Vow as to the second question, whether or not the manufacturing clause is a reasonable requirement, about 15 years ago the Honorable Sam Bass Warner, w. bad been a Register of Copyrights and who was a stanch defender of the manafacturing clanse, did a very perceptive study of this clause and its origins.

He found that at its inception this clause was exactly what we assert it bon to be. That is to say, at that time it was an entirely acceptable condition imposed the grant of a very much desired privilege; namely, the right to have a motor of the American market. As he pointed out, this was the method that the Congres adopted to reconcile tbe interests of the British in obtaining copyright in the l'nited States and the desire of the American public to have English editi$ under reasonable conditions.

Prior to that time, as has been pointed out, there was no protection for foreina nationals in this country and there was no protection for American author England. The rexult was that English titles were pirated in this col.l* generously and that American titles were pirated in Great Britain.

A good bit of the coyness that was shown by the witnesses yesterday aby's unethical practices, if I can call them that, of American publishers in jur.:'.': British titles was quite unnecessary because the British were doing exact.y the same thing with our titles.

So that the grant of copyright accompanied by the manufacturing clothes the method which the ('ongress and all other interexts chose to imp as a condition on the grant of this very much desired privilege in the l'n is!

Ii is, of course, dimcult to compare wage rates in different countries Il." statement I have made an effort to do si), On De 4 Mr. Furhs prints ont I neglected to say in the tatement that the age rates the riprend to a wa rais of printin irade Workers abroad. But those compari.

* 41 the country which minst harly all prolimates our wage rates, 1?tih f Sie! bi uprap 18 title of 'ess th:2 ha!! of ours. I should fare for his fil Canada, wlup rates are approximately equal to our

The lowest of them, Belgian women, is only alront a tenth of our wage ratne I have not been able to obtain statistics, but we know that wage ra's to the Far East ard in large parts of South America are below even them !er.'

So this ports up the glaring discrepancies twtween wage rates about 1 in this country and it !}ustratos, I think, our busic point that we ? OUI . create a condi'ion in which work can be done under the most degradert ! (edit:or'aan here in the world and still have unlimited entre foto thril:,'.! Senip and a right to exclude American manufacturers from our domestic market as it conseqtebie.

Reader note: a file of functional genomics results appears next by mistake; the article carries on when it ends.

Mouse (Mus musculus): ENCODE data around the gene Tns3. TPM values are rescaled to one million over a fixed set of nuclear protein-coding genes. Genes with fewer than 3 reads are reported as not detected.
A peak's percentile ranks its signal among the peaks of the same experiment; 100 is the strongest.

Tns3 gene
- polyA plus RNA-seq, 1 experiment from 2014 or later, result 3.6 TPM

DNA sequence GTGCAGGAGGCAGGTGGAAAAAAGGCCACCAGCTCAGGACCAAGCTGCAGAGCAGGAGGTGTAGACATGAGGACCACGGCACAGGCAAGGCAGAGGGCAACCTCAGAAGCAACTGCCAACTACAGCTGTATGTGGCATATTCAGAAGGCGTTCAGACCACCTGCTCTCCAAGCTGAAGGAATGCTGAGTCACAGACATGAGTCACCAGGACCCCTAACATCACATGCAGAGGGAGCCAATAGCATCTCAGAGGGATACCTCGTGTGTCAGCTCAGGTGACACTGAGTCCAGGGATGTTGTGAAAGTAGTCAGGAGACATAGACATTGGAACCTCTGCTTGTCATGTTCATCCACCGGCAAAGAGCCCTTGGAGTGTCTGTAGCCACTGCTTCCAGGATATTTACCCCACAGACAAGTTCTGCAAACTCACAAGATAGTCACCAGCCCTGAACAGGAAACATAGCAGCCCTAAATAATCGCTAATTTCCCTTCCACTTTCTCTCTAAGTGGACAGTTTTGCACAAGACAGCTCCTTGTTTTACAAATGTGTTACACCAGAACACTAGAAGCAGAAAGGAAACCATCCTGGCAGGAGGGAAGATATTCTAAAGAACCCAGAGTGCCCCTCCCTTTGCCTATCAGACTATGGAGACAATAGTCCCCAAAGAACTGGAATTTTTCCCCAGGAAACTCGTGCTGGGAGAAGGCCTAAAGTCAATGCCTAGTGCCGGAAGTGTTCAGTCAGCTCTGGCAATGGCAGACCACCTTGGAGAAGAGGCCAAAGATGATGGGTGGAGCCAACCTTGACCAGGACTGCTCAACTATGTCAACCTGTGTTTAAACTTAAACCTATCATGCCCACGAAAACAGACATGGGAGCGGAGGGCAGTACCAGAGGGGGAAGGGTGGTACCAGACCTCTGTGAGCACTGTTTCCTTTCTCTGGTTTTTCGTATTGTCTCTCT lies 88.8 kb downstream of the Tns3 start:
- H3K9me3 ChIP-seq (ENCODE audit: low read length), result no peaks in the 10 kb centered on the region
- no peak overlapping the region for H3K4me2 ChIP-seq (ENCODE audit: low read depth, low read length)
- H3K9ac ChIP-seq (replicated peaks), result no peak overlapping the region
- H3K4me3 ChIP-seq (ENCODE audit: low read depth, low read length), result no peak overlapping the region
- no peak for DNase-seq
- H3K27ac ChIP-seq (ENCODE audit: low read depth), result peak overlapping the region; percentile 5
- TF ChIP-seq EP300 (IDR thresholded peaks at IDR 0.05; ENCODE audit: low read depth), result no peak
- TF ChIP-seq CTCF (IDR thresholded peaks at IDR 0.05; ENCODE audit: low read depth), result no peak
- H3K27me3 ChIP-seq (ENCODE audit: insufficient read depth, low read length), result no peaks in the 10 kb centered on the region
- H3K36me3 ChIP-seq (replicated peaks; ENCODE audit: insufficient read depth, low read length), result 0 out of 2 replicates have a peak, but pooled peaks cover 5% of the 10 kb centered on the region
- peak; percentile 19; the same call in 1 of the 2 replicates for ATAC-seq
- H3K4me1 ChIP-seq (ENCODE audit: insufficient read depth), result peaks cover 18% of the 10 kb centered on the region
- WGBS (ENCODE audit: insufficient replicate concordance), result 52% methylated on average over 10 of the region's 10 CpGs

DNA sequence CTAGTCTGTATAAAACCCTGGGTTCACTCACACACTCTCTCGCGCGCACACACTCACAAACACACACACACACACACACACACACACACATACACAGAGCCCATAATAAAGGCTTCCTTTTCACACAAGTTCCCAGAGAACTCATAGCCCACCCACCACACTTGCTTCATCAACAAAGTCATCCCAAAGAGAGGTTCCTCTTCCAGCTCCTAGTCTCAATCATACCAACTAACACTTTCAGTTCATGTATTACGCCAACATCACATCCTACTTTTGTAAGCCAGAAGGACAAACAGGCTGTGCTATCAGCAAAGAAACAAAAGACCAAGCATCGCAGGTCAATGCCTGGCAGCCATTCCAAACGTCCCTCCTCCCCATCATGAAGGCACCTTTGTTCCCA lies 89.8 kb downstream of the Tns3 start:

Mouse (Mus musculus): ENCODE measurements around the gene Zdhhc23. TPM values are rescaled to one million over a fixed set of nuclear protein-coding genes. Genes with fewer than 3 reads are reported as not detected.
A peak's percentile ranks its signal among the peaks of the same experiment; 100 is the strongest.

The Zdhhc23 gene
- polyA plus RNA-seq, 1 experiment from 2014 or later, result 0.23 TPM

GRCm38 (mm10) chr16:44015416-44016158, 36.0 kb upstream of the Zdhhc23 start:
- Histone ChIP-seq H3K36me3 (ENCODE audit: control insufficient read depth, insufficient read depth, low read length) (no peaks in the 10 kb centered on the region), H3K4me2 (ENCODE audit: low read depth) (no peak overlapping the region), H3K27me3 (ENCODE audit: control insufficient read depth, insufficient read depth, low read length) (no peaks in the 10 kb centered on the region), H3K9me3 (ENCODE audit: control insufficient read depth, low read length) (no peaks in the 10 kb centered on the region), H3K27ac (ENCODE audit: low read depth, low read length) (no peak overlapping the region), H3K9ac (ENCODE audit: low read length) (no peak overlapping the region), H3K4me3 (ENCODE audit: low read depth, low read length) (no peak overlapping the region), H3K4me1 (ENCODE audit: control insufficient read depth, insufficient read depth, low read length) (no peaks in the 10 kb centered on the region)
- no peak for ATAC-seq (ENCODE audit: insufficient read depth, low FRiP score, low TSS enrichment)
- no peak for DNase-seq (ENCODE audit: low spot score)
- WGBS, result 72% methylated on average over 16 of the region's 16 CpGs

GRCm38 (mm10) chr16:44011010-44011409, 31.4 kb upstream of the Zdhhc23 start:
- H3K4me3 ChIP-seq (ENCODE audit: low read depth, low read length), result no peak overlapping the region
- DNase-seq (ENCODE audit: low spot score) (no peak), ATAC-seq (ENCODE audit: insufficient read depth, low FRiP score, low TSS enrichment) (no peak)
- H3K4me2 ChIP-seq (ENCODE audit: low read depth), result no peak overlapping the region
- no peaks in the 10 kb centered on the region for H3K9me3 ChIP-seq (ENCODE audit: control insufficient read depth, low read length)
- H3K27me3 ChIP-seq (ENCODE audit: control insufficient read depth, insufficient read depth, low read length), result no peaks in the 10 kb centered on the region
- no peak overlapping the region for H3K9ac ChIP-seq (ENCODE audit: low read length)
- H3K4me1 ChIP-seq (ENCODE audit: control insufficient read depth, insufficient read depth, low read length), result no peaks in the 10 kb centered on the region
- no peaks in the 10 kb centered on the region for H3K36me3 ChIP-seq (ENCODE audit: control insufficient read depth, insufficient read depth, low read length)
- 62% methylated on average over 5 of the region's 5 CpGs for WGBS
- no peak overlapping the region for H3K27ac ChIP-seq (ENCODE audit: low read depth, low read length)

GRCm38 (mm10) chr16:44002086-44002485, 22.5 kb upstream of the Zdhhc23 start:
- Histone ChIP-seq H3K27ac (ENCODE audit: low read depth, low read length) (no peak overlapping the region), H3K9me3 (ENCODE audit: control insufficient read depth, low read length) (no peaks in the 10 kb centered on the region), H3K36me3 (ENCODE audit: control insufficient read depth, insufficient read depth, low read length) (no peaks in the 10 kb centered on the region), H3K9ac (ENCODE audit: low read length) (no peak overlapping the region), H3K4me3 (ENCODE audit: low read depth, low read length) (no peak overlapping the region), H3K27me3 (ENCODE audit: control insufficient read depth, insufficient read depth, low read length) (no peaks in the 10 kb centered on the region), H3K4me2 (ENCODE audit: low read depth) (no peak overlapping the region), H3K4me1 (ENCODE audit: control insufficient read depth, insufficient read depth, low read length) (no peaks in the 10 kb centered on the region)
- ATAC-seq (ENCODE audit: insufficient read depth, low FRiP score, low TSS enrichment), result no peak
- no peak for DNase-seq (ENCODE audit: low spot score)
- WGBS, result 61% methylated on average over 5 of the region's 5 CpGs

Now we have made certain points in this statement which I should Ille to

11: the first place, we would welmme a provinden which would prempt Carada particularly from the manufacturing clanse. This is a bearing on a liit of the te'mol, t'a! ws given torlis. W el was p

*! that are

n o ! frition with the l'aradars, and we think pat , WP rape are cutlet rase. :et are bettern Canada and the l'rilen

er th, that tu le pie pirnilinin made, we suggest br war of a P-- !rnin' fi:,ig that if another miydi'ry has Wagerne evnija ralle to ours then the

Pion of the manutri: R 11 trud nye aripi'y *This in tamil. pp.1.1. , ant 18 ani tyler erwirt nie fo vint 0. urist:) Wr. F- Parry'idio Pilli Testerills T - sh ineet OPTI* from t. 1': Stores ir

par mit 4: Tut of myr ext. r o Carri!, and well .pt ! yo'lr nicola Prim ( !) 11!

the (mailan ngurts ont of the 11. lix that Mr Free rowers | I lar. the Ilne a far rey (I. de priture the pe St. 'II

' Darrell world make it appear. 1 bien, frokon, a'ii. *** 40 perynt of our im'orts are from Great Brita'

u r As Great Britain is unrerird, iberp is hardly any ineyality


I would just like to all that our tirer is not with fair competition. It wage

are approximately equal in another country. We are confident that American manufacturers and American workers can get along with them. But we think that this is a desirable change to make with respect to the manufacturing clause.